COLUMN-Oil bulls return as the threat from Omicron recedes: Kemp

Credit: REUTERS/ERIC GAILLARD

Portfolio investors have started to rebuild bullish positions in the oil market, reassessing earlier fears about the likely impact of the Omicron variant of coronavirus on major economies and passenger aviation in 2022.

By John Kemp

LONDON, Jan 4 (Reuters) - Portfolio investors have started to rebuild bullish positions in the oil market, reassessing earlier fears about the likely impact of the Omicron variant of coronavirus on major economies and passenger aviation in 2022.

Hedge funds and other money managers purchased the equivalent of 54 million barrels in the six most important petroleum futures and options contracts in the week to Dec. 28 (https://tmsnrt.rs/3JE0yqq).

Funds have purchased a total of 70 million barrels over the two most recent weeks, after selling 327 million over the previous 10 weeks, according to records published by regulators and exchanges.

Last week's buying was the fastest since August, and among the most rapid rates for more than a year, signalling a sharp turnaround from previously bearish investor sentiment.

Purchases were split fairly evenly between the establishment of new bullish long positions (+32 million barrels) the closure of previous bearish short ones (-22 million).

The ratio of long to short positions climbed to 4.86:1 (in the 64th percentile for all weeks since 2013) up from 3.83:1 (47th percentile) two weeks earlier.

In the most recent week, funds were major buyers of Brent (+33 million barrels) and NYMEX and ICE WTI (+15 million) with smaller purchases of European gas oil (+7 million).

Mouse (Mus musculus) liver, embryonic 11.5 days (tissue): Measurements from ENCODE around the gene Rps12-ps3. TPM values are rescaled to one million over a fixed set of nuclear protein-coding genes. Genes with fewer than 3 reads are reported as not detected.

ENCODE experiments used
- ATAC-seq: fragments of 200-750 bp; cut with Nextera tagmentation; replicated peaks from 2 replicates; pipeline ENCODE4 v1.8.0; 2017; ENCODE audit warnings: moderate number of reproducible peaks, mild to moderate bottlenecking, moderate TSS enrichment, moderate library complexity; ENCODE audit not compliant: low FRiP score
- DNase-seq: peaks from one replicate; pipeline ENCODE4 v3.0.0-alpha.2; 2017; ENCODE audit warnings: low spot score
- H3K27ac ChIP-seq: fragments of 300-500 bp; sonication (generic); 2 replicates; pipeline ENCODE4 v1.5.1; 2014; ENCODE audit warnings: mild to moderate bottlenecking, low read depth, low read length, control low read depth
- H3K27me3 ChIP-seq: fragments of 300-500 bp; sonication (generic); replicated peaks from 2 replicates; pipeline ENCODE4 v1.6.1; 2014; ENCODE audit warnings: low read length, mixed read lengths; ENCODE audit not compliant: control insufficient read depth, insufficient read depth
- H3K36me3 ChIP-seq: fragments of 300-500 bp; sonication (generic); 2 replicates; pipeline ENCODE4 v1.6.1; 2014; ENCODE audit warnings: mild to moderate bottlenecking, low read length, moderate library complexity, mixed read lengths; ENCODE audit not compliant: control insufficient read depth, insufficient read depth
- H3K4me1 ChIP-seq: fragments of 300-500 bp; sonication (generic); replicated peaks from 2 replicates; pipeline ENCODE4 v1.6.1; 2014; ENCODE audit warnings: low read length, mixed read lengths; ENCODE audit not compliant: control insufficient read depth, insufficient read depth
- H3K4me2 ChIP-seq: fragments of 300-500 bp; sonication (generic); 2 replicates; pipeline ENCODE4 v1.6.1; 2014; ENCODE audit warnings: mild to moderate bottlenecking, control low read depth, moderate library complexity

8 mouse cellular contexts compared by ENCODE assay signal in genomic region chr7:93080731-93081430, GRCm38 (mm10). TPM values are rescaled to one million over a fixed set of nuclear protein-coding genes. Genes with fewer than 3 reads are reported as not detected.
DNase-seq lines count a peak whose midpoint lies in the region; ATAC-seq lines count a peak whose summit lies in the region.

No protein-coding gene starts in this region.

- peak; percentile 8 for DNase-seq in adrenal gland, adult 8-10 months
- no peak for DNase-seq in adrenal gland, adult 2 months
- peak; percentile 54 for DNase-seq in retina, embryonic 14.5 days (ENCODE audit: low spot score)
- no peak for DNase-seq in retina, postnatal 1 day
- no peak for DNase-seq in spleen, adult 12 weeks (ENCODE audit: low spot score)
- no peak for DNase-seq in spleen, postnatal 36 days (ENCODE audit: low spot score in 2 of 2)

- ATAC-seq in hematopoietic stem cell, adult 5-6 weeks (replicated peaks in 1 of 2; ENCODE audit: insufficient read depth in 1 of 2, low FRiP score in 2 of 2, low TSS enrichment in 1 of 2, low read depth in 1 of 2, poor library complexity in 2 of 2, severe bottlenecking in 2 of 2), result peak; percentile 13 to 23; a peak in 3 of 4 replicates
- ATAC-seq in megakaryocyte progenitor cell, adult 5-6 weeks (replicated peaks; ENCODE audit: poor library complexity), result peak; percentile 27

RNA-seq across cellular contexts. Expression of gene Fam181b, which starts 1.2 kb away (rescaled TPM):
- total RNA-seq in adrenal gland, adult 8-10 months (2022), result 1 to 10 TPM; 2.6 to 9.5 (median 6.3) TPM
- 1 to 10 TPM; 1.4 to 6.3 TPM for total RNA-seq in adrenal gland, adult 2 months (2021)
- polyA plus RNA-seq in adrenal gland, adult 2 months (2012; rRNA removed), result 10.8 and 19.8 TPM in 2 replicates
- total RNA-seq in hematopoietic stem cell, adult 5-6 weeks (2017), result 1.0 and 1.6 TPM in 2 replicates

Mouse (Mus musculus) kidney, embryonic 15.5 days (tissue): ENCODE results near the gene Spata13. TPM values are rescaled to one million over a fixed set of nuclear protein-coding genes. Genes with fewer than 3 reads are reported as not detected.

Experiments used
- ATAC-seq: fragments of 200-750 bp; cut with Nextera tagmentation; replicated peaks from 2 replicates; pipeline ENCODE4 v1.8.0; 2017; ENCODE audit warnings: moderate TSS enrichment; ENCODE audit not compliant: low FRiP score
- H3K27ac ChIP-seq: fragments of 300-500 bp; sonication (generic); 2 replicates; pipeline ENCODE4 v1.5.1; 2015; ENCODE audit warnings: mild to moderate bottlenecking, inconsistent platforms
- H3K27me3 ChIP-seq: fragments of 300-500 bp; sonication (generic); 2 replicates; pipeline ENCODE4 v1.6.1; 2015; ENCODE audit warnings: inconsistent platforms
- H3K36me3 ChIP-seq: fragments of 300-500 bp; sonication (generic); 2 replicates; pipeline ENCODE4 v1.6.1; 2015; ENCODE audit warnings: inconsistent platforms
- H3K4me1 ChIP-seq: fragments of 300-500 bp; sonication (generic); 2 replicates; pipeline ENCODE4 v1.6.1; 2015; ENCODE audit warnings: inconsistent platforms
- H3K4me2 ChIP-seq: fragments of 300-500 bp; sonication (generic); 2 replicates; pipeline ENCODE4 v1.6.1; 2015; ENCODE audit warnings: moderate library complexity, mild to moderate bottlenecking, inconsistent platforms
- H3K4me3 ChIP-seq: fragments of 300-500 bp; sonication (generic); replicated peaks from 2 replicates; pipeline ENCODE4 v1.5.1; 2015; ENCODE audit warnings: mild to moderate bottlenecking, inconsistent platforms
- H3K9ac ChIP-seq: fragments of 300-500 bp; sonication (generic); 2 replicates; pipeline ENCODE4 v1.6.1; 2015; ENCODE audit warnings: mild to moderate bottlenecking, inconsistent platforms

There were only small purchases of U.S. heating oil (+1 million barrels) and small sales of U.S. gasoline (-2 million).

The pattern of buying, with its concentration on crude and middle distillates, is consistent with a continued upswing in the macroeconomic cycle despite the rapid spread of Omicron.

Funds are calculating the pessimism about the impact on the global recovery and international quarantines that pressured oil prices in November and early December is no longer justified.

Portfolio managers are calculating the continued recovery in oil consumption, including jet fuel, coupled with limited production increases by OPEC, its allies, and U.S. shale firms, will keep prices trending higher in 2022.

Related columns:

- Low hedge fund oil positions create re-entry point (Reuters, Dec. 13)

- Oil market hit by wave of hedge fund liquidation (Reuters, Dec. 6)

- Oil positions and prices back to neutral after Omicron-triggered flash crash (Reuters, Nov. 30)

- Oil futures hit by heavy selling (Reuters, Nov. 22)

(Editing by David Evans)

((john.kemp@thomsonreuters.com))

The views and opinions expressed herein are the views and opinions of the author and do not necessarily reflect those of Nasdaq, Inc.

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